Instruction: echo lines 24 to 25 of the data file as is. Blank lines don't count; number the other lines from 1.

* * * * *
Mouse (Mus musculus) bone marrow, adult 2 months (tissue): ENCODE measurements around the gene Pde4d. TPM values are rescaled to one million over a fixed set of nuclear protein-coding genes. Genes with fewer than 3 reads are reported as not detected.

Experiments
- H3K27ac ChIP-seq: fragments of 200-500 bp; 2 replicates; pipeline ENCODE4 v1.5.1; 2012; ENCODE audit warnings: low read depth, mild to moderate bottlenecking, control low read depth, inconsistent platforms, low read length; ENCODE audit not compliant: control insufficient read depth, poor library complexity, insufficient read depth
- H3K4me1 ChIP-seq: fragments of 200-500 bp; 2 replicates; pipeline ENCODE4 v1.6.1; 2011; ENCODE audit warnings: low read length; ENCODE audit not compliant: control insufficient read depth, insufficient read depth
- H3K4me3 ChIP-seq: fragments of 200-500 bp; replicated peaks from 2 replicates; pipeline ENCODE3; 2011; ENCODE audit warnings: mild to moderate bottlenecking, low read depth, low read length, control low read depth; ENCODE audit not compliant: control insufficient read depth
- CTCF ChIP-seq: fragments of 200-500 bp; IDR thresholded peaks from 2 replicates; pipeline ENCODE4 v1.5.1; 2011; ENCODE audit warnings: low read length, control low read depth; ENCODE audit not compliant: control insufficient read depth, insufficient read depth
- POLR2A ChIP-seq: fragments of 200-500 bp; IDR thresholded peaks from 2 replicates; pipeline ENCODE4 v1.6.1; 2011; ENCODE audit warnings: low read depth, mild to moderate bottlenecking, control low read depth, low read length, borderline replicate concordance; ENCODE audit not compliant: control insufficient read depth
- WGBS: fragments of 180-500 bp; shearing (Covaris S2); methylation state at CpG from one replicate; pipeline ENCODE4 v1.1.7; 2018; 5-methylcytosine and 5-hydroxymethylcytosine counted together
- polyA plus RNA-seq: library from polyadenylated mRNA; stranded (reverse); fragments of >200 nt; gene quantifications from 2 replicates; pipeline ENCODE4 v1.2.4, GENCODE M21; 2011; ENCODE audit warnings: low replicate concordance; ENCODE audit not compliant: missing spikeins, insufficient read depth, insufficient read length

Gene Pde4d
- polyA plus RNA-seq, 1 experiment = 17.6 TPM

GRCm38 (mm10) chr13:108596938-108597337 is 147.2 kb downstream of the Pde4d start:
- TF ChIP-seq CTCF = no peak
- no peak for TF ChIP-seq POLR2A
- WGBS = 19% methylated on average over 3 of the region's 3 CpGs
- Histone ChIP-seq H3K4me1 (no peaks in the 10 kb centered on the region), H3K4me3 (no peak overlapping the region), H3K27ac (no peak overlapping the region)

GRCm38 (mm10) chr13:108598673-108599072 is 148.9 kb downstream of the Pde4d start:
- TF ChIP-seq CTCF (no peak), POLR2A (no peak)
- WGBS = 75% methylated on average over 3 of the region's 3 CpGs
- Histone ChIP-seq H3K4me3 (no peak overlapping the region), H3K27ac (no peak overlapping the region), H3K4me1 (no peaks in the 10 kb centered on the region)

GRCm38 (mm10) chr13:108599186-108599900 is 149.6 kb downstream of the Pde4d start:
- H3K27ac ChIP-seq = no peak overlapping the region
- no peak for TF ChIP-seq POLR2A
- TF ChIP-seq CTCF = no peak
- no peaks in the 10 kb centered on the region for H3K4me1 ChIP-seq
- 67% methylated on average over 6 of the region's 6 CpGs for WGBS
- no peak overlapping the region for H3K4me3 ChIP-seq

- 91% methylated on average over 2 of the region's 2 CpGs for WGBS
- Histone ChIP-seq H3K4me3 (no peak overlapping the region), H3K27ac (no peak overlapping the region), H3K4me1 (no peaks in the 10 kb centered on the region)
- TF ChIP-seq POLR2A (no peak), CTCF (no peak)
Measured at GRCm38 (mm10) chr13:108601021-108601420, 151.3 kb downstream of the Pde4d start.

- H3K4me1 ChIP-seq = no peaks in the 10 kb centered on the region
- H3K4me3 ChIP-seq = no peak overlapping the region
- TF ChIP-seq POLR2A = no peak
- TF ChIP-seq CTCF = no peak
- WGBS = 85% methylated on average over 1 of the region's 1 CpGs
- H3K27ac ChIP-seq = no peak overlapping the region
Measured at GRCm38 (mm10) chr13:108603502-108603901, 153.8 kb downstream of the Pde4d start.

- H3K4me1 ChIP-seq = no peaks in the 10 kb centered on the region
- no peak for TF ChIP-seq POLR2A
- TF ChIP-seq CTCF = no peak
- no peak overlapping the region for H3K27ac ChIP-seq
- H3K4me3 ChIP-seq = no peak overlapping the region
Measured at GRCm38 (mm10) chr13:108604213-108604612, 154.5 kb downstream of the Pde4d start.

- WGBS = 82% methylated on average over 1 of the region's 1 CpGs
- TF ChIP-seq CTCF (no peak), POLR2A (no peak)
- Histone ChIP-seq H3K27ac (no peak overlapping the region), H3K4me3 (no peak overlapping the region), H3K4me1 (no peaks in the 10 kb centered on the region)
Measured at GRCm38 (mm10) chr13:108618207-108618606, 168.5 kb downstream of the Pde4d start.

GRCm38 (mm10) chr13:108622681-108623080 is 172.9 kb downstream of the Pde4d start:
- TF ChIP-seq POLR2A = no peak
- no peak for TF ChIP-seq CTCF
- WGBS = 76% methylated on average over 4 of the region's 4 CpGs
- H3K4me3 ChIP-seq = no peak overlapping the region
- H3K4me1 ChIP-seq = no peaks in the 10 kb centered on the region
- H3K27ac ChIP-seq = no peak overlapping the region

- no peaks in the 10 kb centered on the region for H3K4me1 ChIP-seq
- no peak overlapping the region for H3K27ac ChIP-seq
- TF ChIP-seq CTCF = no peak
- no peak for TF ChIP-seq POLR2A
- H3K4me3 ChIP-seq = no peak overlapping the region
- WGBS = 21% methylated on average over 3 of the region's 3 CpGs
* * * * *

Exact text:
- TF ChIP-seq CTCF = no peak
- no peaks in the 10 kb centered on the region for H3K4me1 ChIP-seq